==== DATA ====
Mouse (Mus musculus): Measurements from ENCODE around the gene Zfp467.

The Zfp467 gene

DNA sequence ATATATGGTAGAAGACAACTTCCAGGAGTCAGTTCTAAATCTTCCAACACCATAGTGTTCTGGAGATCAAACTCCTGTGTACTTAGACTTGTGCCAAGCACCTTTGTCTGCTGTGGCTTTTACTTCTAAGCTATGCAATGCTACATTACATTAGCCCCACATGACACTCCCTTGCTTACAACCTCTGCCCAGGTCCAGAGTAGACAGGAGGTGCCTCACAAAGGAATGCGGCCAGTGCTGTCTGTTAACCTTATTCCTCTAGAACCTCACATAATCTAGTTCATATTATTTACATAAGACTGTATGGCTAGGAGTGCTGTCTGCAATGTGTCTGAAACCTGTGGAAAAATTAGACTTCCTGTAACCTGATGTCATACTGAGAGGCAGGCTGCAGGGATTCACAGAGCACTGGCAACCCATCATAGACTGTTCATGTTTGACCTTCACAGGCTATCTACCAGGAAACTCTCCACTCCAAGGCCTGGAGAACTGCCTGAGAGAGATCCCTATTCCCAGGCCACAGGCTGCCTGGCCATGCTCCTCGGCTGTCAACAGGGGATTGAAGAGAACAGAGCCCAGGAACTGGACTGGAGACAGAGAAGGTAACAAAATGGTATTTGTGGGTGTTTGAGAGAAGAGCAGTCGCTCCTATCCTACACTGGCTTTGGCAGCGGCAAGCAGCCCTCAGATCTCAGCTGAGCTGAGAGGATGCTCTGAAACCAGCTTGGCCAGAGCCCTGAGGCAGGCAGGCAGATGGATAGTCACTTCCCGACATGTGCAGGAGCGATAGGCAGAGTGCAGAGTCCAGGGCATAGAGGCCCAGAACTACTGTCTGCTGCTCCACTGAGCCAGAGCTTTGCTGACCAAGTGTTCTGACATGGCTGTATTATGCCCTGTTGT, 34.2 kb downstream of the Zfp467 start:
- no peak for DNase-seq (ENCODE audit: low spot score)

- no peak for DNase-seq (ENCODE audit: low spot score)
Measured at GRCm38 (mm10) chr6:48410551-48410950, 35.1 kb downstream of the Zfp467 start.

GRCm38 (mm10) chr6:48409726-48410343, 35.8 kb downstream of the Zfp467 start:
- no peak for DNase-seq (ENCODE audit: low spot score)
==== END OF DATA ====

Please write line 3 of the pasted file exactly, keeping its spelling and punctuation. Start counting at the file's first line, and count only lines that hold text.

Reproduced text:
DNA sequence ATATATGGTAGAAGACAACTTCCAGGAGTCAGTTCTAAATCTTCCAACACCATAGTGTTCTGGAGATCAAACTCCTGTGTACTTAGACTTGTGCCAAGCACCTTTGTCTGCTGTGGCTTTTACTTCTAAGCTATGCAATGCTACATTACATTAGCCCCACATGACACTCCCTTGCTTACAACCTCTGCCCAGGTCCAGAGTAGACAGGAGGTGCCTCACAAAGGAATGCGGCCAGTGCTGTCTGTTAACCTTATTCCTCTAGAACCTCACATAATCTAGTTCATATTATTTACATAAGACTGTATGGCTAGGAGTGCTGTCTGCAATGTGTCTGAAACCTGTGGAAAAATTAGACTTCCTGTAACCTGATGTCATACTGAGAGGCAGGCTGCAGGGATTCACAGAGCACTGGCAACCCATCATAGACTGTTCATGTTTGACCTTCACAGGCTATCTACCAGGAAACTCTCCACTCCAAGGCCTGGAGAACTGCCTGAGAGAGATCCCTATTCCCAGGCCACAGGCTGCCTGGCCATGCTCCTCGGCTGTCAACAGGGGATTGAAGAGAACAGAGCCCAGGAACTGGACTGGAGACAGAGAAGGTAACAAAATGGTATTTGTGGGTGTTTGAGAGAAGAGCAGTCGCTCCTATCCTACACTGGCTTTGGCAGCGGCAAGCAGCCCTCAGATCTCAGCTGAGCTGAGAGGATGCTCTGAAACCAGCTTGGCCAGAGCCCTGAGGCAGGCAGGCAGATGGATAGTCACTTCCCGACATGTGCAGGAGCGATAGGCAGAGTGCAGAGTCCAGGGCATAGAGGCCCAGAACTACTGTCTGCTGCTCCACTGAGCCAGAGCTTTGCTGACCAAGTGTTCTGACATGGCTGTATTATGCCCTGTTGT, 34.2 kb downstream of the Zfp467 start: